Amer, Sahar. 2008. Crossing Borders: Love Between Women in Medieval French and Arabic Literatures. University of Pennsylvania Press, Philadelphia. ISBN 978-0-8122-4087-0
This is a fabulous book. I've covered a couple of Amer's articles previously and there is some overlap in material, but this study lays out the entire framework of her research into the interactions of French and Arabic influences in certain medieval romances with themes of female same-sex desire. Her work is a prime example of both the difficulties and rewards of digging deeply into some of the less-studied literary works with lesbian-like themes.
Chapter 2 - Crossing Linguistic Borders: Etienne de Fougères's Livre des Manières and Arabic Erotic Treatises
Before addressing the romances that form the core of her analysis, Amer looks at a French poem that is unusually specific and poetic in its description of lesbian activity.
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This chapter covers the same material as Amer 2001 covering the 12th century Livre des Manières by Etienne de Fougères. (See also Clark 2001 for more details on the poem's language.)
This "estates" poem is part of a genre of moral literature addressing the various classes of society. It is unusual in including verses about women (who were typically entirely omitted from the genre) and more so in including a verse specifically and explicitly concerning lesbians. As this is the earliest such clear reference in French literature, it has been the subject of debate, even leading to questioning the poem's authorship.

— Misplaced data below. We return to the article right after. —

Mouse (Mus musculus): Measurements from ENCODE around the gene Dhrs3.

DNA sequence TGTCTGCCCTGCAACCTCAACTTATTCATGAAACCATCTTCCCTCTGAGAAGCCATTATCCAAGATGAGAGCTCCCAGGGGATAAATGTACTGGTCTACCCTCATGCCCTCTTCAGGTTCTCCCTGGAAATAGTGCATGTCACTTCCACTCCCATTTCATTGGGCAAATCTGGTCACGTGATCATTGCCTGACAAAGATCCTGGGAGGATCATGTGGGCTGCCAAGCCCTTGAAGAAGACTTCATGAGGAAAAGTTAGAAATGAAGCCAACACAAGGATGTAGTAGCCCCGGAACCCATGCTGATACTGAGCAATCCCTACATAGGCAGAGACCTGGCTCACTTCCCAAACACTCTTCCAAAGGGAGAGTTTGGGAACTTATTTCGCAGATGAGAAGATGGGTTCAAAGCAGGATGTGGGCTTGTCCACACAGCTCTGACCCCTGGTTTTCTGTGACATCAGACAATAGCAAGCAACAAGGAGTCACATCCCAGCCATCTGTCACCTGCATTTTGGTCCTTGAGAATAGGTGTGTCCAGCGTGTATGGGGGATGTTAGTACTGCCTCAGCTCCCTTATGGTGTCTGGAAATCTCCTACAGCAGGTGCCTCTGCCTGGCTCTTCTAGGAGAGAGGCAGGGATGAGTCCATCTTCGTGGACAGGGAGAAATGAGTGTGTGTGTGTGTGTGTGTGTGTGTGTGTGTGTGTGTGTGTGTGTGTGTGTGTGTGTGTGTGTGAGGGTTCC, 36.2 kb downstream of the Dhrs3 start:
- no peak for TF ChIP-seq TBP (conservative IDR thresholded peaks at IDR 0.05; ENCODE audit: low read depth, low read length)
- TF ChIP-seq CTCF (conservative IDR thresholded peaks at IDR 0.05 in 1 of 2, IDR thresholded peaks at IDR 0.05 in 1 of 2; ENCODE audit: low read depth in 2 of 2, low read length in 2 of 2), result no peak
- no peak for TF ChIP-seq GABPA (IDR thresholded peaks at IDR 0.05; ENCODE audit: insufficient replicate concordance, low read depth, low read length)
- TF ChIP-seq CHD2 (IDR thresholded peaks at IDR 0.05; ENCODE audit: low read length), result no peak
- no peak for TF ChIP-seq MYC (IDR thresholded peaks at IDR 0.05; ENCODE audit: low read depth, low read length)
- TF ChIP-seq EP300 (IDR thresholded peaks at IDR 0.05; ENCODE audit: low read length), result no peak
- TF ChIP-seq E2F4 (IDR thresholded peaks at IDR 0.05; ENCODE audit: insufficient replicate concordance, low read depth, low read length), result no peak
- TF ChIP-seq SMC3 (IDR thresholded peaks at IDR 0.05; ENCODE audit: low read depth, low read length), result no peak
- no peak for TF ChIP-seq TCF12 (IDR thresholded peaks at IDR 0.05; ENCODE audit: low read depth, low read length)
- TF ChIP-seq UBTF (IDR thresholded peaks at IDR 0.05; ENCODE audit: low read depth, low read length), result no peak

Amer lays out her evidence and reasoning for considering this inclusion to have been inspired by and directly based on descriptions of lesbian activity in contemporary Arabic sources, such the 10th century Encyclopedia of Pleasure and an 11th century anthology of metonymic and literary devices. A key image in the poem is the military metaphor of sexual activity between women as "shield beating against shield with no lance." For other parts of the verse, comparisons to Arabic descriptions and theories of lesbian sexuality suggest interpretations for ambiguous or obscure language, as in the suggestion of reading "Sanz focil escoent lor feu" as "they deliver themselves from their fire without the use of a poker" (based on Arabic medical theories of sexual relief) rather than Clark's suggested reading "without a poker to stir up their fire".
The chapter includes a substantial body of examples of imagery from Arabic literature to support the strongest parallels and moves on to considering interpretations of the more obscure language that gain plausibility once Arabic connections are established. Despite the literary connections, the French and Arabic texts that are being compared show major differences in attitude toward sexual activity in general and lesbian sexuality in particular. The Arabic influences and material in the Livre des Manières were filtered though French and Christian culture and attitudes, transforming the content in the process.